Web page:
There’s good reason that when most people think about changes in technology, they tend to think about the digital world. It’s easy to forget that some of the most important technological advancements are happening around us in ways we may not be aware of — namely — in our homes.

From drywall to windows to insulation, home building materials have developed in a way that might seem like something from a science fiction movie. Here are five of the most exciting innovations:

1. Sound-dampening drywall — Some look to noise-canceling headphones or sound-muffling curtains to find some peace and quiet, but engineers at CertainTeed Gypsum have discovered that something as simple as the right drywall can do wonders in canceling out noise. The SilentFX(R) QuickCut noise-reducing dry-wall puts a blanket over sound energy and significantly blocks the amount of sound carried through walls and ceilings.

2. A new lease on lumber — Cross-laminated timber (CLT) is a material made by gluing together smaller pieces of timber to create large slabs that serve as an alternative to steel and concrete. As strong as steel, and in many ways even more fireproof, CLT allows for contractors to put up incredibly durable buildings incredibly fast. With computer-aided design programs, architects can design a building and send the exact specifications to robotic routers that cut the exact dimensions for each piece so that the entire building can be assembled like a big piece of furniture.

3. Quartz, an engineering miracle — Quartz has emerged as a substitute that outperforms granite and marble. Extremely durable and virtually maintenance-free, modern engineered quartz comes in a variety of colors and patterns that mimic the erratic design prized in natural stone.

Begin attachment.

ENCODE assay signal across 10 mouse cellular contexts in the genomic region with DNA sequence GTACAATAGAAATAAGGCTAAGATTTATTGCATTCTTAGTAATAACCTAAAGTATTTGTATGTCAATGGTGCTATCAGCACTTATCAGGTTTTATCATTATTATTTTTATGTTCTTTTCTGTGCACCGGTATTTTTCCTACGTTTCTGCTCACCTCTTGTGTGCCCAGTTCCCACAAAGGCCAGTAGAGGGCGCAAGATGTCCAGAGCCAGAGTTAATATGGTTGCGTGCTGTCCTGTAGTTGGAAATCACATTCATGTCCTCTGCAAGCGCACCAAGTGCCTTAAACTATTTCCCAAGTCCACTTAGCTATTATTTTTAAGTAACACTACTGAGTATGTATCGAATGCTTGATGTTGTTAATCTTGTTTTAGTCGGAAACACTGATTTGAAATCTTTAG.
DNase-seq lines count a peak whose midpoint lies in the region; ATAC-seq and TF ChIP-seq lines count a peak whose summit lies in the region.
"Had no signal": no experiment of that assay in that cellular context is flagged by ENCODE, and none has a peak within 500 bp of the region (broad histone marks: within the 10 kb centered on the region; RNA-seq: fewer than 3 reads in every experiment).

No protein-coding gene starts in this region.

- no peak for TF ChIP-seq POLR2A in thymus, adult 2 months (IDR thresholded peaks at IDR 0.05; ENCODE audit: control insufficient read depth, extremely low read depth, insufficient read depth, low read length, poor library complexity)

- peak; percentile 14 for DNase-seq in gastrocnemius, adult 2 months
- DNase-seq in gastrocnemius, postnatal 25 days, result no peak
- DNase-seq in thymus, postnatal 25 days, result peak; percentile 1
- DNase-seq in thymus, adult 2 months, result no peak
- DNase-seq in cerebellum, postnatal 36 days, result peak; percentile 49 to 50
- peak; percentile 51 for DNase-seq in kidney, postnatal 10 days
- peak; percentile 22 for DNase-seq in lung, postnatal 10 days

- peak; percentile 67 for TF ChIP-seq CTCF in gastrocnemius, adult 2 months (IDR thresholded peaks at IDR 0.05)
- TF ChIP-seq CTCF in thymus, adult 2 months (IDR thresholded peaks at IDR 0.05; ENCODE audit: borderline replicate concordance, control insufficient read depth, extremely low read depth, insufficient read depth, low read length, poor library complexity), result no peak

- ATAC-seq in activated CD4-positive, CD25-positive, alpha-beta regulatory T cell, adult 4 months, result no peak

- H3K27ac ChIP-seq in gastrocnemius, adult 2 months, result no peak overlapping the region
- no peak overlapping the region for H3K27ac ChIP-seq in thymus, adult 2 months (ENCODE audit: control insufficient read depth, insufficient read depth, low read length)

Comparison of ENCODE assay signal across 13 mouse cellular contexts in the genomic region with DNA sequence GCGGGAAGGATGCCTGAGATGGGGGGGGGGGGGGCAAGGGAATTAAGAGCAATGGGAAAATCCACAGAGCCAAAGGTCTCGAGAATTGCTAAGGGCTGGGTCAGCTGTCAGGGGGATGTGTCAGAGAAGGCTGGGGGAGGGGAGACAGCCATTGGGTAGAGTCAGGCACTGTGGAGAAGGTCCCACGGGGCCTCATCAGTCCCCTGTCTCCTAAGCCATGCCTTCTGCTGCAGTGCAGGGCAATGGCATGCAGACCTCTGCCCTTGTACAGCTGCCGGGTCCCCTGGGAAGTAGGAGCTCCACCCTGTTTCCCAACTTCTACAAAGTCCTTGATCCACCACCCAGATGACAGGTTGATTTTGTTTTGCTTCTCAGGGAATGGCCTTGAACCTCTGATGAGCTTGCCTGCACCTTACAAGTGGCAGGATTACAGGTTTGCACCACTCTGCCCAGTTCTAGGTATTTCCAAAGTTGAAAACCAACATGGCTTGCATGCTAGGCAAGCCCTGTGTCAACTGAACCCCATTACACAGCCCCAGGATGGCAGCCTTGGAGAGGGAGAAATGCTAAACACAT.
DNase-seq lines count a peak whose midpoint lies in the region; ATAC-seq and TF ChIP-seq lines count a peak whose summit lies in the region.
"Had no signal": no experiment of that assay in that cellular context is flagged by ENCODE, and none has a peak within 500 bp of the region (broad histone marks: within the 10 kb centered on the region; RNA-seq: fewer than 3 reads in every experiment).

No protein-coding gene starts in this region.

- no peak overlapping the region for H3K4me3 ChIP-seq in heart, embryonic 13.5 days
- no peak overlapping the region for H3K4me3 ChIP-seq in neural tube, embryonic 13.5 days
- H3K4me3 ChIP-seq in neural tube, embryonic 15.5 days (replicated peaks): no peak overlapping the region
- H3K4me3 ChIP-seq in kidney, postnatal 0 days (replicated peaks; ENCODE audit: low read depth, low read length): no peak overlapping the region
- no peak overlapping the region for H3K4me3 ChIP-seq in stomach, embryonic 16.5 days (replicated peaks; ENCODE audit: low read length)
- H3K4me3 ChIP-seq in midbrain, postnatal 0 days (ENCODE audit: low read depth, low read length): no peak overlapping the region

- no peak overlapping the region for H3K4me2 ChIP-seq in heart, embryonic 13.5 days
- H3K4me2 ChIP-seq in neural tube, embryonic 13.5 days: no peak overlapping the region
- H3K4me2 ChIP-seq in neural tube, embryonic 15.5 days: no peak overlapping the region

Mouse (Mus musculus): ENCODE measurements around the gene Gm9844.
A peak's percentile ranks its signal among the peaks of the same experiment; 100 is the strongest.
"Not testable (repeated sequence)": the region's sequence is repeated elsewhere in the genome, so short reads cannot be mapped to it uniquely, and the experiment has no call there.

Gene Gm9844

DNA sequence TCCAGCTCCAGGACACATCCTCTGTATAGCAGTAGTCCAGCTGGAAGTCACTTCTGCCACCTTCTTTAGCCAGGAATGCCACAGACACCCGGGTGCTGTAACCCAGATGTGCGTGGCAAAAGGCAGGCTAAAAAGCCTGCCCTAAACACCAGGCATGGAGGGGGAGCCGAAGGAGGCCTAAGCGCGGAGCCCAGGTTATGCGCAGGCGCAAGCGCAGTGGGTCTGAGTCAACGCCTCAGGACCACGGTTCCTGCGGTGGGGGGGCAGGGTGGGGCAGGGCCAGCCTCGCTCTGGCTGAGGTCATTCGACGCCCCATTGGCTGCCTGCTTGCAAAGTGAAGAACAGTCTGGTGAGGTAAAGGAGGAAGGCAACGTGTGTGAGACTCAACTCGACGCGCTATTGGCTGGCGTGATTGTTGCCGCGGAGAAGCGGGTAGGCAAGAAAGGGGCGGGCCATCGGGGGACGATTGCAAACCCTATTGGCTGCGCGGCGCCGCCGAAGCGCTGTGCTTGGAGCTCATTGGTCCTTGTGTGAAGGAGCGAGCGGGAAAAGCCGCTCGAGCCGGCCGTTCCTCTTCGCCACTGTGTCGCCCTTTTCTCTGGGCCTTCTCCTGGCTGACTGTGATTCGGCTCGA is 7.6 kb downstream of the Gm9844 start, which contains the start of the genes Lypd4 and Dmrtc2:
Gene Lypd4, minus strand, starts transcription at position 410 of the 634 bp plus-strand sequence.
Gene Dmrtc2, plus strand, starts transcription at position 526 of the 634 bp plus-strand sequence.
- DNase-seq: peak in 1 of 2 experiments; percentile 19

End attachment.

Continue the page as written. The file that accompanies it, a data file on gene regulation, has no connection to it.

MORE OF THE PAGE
4. Air-quality control — People spend a lot of time and money ensuring their home has good air flow. As part of the new “smart” generation of drywall, AirRenew(R) with M2Tech(R) technology is a drywall that is not only moisture and mold-resistant, but actively removes formaldehyde from the air and converts it into safe inert compounds, contributing to a healthier home environment.

5. Bio concrete — Changes in temperature, the shifting of the earth, weather and chemicals all contribute to the inevitable cracks and deterioration of concrete. Several years ago, scientists in the Netherlands developed a kind of concrete that can repair itself by integrating limestone-creating bacteria that “heal” cracks. This process is similar to the way bones heal themselves when broken. The result for homebuilders is stronger foundations, less seasonal repair and more overall value.

This article is courtesy of Brandpoint.